Most Australians can afford to purchase healthy food that meets their nutritional needs, and as a result, Australia has the world’s equal-lowest level of undernourishment.

We import only 11% of our food

Most food and beverages consumed in Australia are produced in Australia.

But not everything that Australians like to eat is produced here. So we import about 11% of the food and beverages we consume by value.

The imports are mainly processed products (including coffee beans, frozen vegetables, seafood products, and beverages), along with small amounts of out-of-season fresh food.


Imported products account for 11% of expenditure on food and beverages

Imports of processed and fresh (primary) food and beverages, as a share of total food and beverage consumption (including tobacco and alcohol) by value, three year average 2016-17 to 2018-19. Does not include takeaway and restaurant meals.
ABS 5368.0, 5204.0

It is possible that disruptions to food imports from COVID-19 (or something else) could result in temporary shortages of some products, restricting consumer choice in the same way as cyclones have restricted access to Australian bananas.

It would be unlikely to have a material impact on food security – in terms of ensuring a sufficient supply of healthy and nutritious food, even if higher prices for or limited availability of specific products disappoints or inconveniences some consumers.

Australia produces more food than it consumes

Australia typically exports about 70% of agricultural production.

The level of exports varies across sectors. Some of our largest industries, such as beef and wheat, are heavily export-focused. Others, like horticulture, pork and poultry, sell most of their products in Australia, with an emphasis on supplying fresh produce.


Most Australian agricultural production is export oriented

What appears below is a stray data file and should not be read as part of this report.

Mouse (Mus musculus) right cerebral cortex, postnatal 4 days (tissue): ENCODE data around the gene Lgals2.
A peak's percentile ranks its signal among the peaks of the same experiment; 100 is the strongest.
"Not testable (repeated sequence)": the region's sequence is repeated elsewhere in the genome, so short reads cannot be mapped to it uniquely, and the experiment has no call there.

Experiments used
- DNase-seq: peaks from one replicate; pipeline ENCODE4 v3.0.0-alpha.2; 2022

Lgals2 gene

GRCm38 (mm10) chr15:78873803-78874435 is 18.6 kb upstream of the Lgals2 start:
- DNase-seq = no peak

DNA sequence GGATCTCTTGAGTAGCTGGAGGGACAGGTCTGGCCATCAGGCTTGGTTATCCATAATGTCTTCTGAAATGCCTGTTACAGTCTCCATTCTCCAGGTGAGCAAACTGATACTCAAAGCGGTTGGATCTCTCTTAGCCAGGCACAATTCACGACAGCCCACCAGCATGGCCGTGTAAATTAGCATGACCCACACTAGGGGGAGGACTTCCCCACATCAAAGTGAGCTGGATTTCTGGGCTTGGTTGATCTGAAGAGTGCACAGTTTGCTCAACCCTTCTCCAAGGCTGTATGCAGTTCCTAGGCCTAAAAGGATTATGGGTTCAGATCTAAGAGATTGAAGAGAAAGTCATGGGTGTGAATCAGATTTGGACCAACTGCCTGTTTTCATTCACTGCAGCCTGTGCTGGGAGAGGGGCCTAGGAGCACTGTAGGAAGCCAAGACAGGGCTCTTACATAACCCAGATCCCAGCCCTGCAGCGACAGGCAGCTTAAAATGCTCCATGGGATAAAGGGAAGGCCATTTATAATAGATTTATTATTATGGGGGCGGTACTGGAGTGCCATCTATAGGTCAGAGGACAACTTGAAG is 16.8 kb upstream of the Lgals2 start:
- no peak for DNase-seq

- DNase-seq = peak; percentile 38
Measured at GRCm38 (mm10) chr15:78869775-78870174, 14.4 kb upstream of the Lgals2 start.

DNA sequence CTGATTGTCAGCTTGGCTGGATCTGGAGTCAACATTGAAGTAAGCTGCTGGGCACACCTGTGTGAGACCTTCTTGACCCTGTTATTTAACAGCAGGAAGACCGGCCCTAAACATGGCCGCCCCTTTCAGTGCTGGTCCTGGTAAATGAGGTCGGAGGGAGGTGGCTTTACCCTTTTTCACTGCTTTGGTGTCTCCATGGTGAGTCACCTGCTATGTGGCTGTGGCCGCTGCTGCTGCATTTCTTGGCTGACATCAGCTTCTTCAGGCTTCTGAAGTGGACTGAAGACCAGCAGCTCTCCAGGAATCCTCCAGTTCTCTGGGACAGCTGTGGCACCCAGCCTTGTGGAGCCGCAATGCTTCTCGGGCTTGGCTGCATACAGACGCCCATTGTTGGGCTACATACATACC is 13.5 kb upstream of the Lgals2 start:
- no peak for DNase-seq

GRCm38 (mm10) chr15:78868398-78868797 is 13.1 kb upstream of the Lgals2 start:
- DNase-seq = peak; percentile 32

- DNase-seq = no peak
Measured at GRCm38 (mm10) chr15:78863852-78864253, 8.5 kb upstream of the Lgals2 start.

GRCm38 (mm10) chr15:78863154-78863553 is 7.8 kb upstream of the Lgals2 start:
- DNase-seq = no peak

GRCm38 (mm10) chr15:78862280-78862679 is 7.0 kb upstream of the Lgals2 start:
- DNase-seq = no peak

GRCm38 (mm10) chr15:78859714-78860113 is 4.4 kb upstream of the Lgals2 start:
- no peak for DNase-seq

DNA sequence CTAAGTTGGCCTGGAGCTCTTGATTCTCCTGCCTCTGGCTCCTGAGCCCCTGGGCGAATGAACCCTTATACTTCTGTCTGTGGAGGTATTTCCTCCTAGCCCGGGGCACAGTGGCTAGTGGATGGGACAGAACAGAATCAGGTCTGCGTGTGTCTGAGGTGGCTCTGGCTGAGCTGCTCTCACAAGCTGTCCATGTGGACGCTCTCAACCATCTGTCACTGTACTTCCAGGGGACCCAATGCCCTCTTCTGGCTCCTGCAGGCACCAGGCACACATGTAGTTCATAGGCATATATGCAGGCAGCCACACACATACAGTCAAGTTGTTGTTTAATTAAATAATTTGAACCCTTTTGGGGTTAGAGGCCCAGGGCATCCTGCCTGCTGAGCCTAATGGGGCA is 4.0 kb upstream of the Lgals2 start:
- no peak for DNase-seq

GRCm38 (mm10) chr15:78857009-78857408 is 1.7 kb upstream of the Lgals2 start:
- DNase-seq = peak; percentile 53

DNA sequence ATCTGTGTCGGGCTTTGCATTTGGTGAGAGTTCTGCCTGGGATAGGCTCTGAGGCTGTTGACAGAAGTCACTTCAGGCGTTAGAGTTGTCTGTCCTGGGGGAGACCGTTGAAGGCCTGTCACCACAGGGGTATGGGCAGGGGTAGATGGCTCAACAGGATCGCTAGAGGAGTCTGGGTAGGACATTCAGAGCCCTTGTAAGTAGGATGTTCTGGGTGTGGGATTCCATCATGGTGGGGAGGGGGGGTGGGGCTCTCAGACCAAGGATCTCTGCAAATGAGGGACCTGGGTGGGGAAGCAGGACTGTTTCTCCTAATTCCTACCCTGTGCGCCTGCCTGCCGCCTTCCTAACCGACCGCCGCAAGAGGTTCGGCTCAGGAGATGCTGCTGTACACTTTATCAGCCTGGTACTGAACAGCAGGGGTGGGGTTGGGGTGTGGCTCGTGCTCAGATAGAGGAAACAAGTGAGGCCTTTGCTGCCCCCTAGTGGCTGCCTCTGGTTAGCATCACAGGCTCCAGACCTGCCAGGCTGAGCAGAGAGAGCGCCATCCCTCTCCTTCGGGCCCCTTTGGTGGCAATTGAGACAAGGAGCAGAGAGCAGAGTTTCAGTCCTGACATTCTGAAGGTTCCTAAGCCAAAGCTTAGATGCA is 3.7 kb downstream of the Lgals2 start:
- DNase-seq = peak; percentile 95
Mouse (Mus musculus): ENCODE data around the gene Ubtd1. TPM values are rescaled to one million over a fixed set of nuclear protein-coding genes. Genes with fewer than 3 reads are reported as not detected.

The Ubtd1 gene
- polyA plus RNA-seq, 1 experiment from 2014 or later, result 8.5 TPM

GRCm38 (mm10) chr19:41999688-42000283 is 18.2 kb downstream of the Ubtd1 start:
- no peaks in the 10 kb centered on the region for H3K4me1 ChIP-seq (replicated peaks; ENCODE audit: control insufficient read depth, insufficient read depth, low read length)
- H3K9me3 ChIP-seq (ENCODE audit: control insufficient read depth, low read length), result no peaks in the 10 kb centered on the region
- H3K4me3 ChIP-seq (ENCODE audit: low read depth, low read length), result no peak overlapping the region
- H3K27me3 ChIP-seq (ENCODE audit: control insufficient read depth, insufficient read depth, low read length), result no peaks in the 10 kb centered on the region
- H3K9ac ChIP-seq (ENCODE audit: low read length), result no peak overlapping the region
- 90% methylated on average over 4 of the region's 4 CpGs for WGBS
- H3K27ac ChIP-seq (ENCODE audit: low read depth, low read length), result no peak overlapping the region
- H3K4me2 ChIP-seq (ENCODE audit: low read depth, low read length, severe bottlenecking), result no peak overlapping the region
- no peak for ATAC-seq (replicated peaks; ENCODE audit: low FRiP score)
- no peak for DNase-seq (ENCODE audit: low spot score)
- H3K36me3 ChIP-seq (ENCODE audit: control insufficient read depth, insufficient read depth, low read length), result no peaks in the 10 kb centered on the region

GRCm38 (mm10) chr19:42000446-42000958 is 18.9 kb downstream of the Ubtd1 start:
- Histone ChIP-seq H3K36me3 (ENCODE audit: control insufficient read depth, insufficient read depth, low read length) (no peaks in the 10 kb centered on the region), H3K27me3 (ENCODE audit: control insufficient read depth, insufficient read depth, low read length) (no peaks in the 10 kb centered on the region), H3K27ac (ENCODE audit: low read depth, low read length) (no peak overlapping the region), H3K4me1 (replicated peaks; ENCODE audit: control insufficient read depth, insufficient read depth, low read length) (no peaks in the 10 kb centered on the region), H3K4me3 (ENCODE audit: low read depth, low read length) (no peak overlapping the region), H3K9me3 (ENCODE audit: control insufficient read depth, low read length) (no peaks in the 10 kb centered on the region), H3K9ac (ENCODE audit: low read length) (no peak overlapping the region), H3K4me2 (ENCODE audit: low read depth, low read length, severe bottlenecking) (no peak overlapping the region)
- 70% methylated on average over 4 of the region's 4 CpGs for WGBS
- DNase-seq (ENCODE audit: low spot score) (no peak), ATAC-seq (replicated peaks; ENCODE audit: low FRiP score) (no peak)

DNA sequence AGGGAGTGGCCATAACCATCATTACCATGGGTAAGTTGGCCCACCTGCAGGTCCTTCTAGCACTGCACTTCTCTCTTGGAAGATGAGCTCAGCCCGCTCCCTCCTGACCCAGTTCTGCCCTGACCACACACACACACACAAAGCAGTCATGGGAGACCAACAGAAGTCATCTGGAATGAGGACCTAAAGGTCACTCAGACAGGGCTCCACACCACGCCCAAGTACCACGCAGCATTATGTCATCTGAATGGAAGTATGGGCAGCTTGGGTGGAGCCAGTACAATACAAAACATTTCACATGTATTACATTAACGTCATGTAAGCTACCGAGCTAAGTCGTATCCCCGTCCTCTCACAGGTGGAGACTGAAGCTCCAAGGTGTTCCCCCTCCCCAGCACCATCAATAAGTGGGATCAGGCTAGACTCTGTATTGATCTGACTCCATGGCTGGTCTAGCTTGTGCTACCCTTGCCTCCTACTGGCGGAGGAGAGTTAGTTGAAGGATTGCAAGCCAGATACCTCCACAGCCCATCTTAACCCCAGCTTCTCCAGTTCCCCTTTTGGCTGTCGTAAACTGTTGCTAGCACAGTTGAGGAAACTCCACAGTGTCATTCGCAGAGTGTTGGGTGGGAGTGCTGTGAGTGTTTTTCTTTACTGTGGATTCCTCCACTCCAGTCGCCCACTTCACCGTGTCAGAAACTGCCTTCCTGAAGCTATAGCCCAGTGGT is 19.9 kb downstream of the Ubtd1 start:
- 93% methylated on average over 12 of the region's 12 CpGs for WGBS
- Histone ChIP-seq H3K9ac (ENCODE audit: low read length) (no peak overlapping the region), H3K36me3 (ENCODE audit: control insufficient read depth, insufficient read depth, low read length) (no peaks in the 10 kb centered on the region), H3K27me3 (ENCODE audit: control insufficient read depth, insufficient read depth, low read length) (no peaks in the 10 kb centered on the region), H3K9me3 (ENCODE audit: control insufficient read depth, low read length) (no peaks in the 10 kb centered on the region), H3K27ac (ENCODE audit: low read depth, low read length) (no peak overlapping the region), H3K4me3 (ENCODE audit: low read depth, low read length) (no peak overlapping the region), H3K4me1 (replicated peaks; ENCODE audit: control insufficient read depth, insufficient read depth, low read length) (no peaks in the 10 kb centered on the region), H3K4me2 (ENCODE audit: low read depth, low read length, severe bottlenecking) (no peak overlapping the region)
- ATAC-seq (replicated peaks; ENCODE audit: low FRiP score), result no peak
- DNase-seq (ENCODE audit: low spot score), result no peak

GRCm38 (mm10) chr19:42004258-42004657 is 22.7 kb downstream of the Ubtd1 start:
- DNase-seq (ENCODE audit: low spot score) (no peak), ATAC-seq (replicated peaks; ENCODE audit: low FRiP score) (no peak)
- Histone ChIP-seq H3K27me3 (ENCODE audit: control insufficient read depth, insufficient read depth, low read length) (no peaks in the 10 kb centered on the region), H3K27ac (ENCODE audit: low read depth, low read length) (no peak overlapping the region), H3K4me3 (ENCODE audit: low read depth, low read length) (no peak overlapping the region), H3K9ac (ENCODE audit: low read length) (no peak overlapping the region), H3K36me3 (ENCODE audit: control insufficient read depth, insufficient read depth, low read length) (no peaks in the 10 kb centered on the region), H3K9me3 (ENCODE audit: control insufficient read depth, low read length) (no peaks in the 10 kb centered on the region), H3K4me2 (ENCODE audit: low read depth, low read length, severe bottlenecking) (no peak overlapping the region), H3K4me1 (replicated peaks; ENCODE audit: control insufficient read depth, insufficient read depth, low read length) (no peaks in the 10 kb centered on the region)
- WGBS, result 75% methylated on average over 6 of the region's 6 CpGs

Share of agricultural production exported by sector, 3 year average, 2015-16 to 2017-18.
Source: ABARES 2020

Australia’s large exports, even in severe drought years, act as a shock absorber for domestic supply.

They allow domestic consumption to remain stable while exports vary, absorbing the ups and downs associated with Australia’s variable climate and seasonal conditions.


Domestic food consumption is stable, while agricultural exports vary

Domestic consumption and export estimates for wheat, beef, rice, fruit and nuts, 2006-07 to 2020-21. Fruit and nuts covers table grapes, apples, pears, oranges, mandarins, peaches, mangoes, bananas, almonds and macadamias. f = forecast.
Source: ABARES 2020

The outlook for rain is good

After a hot and dry 2019 and widespread drought conditions in NSW and Queensland, above-average recent rains and positive forecasts provide the basis for the best start to Australia’s agricultural production season in years.

While current prospects for winter crops are good, more rain is required for these to be realised.

The Bureau is forecasting that grain production is likely to return to close to average levels, with a significant chance of higher production given the good start to the winter cropping season.


Wetter than average conditions are likely across agricultural areas from May to July 2020

Map shows chance of exceeding median rainfall for the period May to July 2020, showing above average rainfall is likely or very likely across all inland areas of Australia, including the wheat sheep zone.
Source: BOM, April 9, 2020

For livestock producers, better seasonal conditions provide the opportunity to rebuild herds and flocks following a relatively long period of destocking.

Our access to food is secure

Australia is one of the most food-secure countries in the world, with ample supplies of safe, healthy food. The vast majority of it is produced here in Australia, and domestic production more than meets our needs, even in drought years.

While we import about 11% of our food and beverages, disruptions to these imports would not threaten the food security of most Australians.

The Bureau of Agricultural and Resource Economics and Sciences is forecasting a return to close to average levels of grain production, with a significant chance of higher production, given the good start to the winter cropping season.




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The analysis released today explores related issues in more depth, including the contribution of irrigated agriculture to Australian food security, levels of global grain stocks, and the contributions of international trade and Australian exports to food security in other countries.

Australia’s agricultural producers do rely on global supply chains and imported inputs. Shortages or disruptions to these inputs have not yet been significant or widespread, but could reduce productivity and profitability.